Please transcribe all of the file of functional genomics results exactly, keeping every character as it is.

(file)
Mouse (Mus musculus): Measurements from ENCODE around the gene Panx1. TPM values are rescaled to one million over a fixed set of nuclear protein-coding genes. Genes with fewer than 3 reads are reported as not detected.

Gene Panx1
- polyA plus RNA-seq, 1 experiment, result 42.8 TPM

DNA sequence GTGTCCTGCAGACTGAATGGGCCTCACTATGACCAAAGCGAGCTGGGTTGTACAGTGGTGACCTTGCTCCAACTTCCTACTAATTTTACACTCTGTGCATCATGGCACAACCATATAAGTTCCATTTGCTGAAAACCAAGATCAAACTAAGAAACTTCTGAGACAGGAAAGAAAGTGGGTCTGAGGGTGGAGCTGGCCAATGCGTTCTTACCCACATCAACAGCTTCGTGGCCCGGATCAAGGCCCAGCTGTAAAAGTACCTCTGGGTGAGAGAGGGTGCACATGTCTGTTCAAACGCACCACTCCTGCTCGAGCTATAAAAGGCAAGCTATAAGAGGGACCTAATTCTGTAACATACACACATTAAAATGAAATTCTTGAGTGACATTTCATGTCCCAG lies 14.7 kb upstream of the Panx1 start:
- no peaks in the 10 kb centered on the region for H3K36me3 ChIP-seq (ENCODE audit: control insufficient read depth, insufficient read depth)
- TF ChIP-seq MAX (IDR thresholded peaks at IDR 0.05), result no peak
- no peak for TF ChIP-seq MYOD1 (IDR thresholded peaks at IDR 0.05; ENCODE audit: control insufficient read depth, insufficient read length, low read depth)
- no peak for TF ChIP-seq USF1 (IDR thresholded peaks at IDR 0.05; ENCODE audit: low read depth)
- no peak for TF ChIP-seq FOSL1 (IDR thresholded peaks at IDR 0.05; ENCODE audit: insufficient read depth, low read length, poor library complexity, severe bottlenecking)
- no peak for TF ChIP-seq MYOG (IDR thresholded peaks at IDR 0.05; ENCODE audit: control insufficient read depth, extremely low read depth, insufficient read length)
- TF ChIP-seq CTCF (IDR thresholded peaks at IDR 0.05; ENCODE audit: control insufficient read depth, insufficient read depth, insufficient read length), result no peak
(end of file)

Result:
Mouse (Mus musculus): Measurements from ENCODE around the gene Panx1. TPM values are rescaled to one million over a fixed set of nuclear protein-coding genes. Genes with fewer than 3 reads are reported as not detected.

Gene Panx1
- polyA plus RNA-seq, 1 experiment, result 42.8 TPM

DNA sequence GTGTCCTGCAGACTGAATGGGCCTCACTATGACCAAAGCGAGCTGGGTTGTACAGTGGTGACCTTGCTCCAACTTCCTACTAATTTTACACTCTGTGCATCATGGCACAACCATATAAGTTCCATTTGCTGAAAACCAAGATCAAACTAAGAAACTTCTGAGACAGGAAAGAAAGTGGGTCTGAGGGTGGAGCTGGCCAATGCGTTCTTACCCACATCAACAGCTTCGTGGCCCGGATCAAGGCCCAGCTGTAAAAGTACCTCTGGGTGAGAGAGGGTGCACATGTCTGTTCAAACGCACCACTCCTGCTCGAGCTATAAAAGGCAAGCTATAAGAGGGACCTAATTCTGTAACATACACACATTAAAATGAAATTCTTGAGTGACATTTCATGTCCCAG lies 14.7 kb upstream of the Panx1 start:
- no peaks in the 10 kb centered on the region for H3K36me3 ChIP-seq (ENCODE audit: control insufficient read depth, insufficient read depth)
- TF ChIP-seq MAX (IDR thresholded peaks at IDR 0.05), result no peak
- no peak for TF ChIP-seq MYOD1 (IDR thresholded peaks at IDR 0.05; ENCODE audit: control insufficient read depth, insufficient read length, low read depth)
- no peak for TF ChIP-seq USF1 (IDR thresholded peaks at IDR 0.05; ENCODE audit: low read depth)
- no peak for TF ChIP-seq FOSL1 (IDR thresholded peaks at IDR 0.05; ENCODE audit: insufficient read depth, low read length, poor library complexity, severe bottlenecking)
- no peak for TF ChIP-seq MYOG (IDR thresholded peaks at IDR 0.05; ENCODE audit: control insufficient read depth, extremely low read depth, insufficient read length)
- TF ChIP-seq CTCF (IDR thresholded peaks at IDR 0.05; ENCODE audit: control insufficient read depth, insufficient read depth, insufficient read length), result no peak